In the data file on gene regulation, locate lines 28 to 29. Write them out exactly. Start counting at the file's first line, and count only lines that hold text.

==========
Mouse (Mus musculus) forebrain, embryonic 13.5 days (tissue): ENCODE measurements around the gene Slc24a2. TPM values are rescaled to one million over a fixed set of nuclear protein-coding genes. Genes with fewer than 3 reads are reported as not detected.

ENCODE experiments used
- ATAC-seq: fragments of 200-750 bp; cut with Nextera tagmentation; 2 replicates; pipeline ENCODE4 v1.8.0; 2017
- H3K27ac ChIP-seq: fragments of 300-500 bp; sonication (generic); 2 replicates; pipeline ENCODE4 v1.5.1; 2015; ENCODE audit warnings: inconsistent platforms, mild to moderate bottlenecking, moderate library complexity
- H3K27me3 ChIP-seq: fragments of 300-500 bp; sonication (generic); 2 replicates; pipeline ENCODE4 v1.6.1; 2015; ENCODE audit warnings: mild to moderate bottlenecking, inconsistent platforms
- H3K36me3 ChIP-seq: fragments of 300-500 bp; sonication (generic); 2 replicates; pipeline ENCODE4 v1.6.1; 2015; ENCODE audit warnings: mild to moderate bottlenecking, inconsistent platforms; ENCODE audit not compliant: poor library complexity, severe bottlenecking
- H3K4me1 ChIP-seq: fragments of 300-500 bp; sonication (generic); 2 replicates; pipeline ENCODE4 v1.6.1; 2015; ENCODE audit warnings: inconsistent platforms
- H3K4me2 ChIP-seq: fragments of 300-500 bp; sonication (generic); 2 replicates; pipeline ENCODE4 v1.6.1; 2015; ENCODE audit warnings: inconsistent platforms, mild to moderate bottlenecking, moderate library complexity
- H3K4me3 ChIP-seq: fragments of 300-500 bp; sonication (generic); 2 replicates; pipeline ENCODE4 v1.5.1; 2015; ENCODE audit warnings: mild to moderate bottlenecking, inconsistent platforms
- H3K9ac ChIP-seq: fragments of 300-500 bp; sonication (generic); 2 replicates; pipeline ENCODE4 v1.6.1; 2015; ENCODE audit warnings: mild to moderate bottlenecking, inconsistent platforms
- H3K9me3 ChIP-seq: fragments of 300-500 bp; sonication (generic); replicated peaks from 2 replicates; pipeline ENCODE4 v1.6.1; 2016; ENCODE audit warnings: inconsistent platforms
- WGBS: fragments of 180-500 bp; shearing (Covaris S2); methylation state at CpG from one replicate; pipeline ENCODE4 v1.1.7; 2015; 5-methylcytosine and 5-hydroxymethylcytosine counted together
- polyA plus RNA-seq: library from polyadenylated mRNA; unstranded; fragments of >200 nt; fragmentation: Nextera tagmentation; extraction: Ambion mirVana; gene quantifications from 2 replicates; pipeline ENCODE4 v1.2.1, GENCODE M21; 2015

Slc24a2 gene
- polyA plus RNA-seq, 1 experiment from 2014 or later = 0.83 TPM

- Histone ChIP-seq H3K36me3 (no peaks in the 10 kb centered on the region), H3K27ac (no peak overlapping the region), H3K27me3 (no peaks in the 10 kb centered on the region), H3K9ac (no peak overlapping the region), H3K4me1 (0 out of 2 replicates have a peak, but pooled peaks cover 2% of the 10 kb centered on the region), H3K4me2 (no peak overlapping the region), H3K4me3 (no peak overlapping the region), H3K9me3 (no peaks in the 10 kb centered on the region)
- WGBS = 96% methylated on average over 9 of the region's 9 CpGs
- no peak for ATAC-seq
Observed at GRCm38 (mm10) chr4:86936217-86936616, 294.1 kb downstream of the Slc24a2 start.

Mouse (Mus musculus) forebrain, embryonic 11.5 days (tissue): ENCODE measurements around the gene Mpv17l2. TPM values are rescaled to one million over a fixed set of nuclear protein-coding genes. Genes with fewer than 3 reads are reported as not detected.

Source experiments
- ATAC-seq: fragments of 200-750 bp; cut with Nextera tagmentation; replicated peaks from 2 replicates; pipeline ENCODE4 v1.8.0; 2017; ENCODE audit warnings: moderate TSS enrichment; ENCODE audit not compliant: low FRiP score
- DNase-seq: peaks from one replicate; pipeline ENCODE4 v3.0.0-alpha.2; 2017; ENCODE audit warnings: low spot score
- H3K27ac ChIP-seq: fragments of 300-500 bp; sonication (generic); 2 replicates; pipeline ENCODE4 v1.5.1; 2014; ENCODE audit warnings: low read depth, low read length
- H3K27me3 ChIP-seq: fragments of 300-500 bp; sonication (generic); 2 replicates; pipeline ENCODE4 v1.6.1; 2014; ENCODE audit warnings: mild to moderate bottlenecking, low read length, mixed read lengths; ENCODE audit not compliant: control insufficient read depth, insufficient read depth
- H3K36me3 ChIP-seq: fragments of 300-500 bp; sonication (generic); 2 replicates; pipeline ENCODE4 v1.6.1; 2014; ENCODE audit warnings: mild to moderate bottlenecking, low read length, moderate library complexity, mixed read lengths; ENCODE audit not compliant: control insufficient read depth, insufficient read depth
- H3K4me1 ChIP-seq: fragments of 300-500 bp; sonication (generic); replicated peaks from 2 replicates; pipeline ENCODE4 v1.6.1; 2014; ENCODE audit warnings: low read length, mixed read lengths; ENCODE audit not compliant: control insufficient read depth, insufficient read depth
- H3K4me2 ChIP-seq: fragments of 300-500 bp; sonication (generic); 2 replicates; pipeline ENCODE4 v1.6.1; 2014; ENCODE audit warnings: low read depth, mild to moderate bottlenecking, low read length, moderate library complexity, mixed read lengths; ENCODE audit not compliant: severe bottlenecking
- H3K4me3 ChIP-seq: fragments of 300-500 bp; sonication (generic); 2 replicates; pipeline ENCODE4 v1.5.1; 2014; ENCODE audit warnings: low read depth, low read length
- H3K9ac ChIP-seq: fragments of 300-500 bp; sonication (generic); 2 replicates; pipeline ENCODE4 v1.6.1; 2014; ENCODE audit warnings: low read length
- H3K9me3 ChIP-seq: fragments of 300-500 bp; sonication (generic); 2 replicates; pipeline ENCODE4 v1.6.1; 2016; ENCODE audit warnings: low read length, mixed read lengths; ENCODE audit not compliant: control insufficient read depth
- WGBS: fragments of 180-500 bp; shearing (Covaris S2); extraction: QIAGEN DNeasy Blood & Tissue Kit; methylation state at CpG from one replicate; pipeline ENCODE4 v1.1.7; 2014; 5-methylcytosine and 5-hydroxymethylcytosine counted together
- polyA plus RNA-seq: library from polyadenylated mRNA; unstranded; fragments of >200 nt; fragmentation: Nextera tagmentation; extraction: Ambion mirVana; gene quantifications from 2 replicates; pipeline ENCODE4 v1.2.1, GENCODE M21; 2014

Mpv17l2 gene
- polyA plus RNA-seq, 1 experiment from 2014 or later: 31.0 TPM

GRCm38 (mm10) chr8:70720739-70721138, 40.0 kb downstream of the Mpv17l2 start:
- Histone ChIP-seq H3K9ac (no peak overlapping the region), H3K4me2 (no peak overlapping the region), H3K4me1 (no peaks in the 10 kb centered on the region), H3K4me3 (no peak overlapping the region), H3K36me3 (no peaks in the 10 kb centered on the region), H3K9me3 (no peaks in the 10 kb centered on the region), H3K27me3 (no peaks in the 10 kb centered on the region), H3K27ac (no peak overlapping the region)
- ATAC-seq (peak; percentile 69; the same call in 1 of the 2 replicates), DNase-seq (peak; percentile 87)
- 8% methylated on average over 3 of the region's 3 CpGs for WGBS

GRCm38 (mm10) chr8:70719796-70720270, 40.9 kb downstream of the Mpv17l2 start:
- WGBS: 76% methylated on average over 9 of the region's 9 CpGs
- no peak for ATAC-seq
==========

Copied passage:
- H3K4me2 ChIP-seq: fragments of 300-500 bp; sonication (generic); 2 replicates; pipeline ENCODE4 v1.6.1; 2014; ENCODE audit warnings: low read depth, mild to moderate bottlenecking, low read length, moderate library complexity, mixed read lengths; ENCODE audit not compliant: severe bottlenecking
- H3K4me3 ChIP-seq: fragments of 300-500 bp; sonication (generic); 2 replicates; pipeline ENCODE4 v1.5.1; 2014; ENCODE audit warnings: low read depth, low read length